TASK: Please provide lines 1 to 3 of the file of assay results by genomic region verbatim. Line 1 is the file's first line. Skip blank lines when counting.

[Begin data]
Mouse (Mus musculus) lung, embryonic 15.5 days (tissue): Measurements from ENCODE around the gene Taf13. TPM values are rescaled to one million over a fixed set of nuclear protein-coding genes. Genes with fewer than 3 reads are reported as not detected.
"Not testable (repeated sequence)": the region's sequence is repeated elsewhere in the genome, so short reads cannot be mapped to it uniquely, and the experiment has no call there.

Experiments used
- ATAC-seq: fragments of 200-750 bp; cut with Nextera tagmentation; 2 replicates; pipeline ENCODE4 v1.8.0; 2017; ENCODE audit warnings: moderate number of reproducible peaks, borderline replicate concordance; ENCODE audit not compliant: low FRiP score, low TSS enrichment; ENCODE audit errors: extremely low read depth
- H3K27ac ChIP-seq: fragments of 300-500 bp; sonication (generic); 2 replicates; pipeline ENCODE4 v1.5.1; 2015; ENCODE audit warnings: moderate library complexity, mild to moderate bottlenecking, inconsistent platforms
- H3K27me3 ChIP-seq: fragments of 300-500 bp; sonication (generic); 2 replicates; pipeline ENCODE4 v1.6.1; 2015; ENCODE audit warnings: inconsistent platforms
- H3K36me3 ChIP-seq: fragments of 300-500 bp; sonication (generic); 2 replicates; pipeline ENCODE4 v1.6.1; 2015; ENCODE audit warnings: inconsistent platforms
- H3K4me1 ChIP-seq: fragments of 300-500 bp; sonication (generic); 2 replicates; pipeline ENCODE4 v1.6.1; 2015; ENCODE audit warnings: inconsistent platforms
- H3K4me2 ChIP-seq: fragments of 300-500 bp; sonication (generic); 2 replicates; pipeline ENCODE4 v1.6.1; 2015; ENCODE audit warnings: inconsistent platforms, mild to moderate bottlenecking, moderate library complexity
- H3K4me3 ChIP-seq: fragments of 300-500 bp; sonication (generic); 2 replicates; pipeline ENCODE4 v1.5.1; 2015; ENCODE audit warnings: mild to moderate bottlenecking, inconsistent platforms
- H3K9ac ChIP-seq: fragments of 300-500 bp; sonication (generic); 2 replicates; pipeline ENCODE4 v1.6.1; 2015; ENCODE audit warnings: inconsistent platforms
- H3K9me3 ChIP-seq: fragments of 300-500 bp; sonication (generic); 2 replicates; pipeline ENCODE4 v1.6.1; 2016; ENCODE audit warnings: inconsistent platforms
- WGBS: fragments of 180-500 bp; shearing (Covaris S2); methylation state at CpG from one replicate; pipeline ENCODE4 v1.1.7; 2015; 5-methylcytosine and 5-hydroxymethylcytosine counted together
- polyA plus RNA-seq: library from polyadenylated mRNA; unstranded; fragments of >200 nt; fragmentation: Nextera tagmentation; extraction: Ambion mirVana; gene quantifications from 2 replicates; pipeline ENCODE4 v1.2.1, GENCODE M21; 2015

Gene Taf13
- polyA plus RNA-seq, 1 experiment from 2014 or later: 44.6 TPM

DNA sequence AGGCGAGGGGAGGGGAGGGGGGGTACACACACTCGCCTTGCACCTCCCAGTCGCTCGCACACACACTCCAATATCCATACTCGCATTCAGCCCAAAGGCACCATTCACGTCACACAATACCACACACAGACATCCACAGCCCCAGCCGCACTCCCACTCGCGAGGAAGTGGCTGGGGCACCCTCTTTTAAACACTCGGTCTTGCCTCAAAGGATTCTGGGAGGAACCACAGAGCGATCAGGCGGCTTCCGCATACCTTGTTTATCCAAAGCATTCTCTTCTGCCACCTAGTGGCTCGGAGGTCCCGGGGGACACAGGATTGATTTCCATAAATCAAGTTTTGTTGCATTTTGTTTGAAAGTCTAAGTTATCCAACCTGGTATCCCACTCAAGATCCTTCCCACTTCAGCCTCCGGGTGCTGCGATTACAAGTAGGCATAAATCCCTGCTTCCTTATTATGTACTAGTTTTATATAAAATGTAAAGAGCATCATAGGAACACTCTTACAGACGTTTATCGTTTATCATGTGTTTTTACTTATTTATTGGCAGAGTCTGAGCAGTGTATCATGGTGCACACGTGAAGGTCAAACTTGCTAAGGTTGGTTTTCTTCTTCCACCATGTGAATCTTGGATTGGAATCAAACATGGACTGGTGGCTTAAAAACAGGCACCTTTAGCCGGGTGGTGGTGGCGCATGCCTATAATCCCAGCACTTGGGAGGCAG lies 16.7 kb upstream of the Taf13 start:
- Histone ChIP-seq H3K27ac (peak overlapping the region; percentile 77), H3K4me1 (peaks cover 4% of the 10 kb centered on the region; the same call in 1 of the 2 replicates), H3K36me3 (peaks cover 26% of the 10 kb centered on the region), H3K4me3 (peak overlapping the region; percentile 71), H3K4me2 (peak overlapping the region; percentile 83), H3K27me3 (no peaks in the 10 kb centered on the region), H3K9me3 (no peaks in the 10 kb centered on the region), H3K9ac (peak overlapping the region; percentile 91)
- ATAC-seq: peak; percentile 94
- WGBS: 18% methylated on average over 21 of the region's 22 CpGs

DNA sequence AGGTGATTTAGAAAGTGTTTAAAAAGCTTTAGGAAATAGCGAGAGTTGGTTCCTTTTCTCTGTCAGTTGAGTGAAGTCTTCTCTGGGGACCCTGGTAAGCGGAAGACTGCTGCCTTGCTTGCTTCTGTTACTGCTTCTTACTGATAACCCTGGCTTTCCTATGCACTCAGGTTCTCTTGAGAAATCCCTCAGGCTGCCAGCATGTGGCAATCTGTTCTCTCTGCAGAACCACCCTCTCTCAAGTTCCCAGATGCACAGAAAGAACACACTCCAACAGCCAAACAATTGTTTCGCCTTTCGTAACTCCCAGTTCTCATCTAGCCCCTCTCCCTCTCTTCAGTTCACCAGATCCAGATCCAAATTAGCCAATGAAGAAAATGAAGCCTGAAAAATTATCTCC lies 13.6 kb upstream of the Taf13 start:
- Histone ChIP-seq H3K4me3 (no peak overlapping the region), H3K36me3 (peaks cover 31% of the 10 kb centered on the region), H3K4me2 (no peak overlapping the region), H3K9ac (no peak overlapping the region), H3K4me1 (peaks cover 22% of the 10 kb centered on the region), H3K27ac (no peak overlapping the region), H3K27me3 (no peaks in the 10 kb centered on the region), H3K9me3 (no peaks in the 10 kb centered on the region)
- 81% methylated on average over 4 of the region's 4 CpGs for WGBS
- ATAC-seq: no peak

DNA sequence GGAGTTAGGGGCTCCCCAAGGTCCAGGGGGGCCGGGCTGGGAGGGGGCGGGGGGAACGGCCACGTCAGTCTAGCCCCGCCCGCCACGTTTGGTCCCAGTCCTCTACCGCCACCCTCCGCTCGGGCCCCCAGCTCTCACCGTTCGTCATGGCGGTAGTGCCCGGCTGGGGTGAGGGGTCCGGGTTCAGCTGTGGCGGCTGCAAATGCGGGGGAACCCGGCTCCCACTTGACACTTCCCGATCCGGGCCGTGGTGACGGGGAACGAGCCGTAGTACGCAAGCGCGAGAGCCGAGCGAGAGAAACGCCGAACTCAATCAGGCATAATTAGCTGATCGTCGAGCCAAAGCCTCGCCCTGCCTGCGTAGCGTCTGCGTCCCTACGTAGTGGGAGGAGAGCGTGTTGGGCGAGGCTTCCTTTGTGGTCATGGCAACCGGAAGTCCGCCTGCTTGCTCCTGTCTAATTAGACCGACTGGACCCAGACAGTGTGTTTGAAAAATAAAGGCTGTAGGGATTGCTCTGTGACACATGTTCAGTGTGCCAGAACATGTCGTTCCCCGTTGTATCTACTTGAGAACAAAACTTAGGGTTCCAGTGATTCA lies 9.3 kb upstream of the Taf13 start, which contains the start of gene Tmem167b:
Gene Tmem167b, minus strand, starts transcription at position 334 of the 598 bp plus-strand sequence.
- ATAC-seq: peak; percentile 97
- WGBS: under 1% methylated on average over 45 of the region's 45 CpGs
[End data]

Mouse (Mus musculus) lung, embryonic 15.5 days (tissue): Measurements from ENCODE around the gene Taf13. TPM values are rescaled to one million over a fixed set of nuclear protein-coding genes. Genes with fewer than 3 reads are reported as not detected.
"Not testable (repeated sequence)": the region's sequence is repeated elsewhere in the genome, so short reads cannot be mapped to it uniquely, and the experiment has no call there.

Experiments used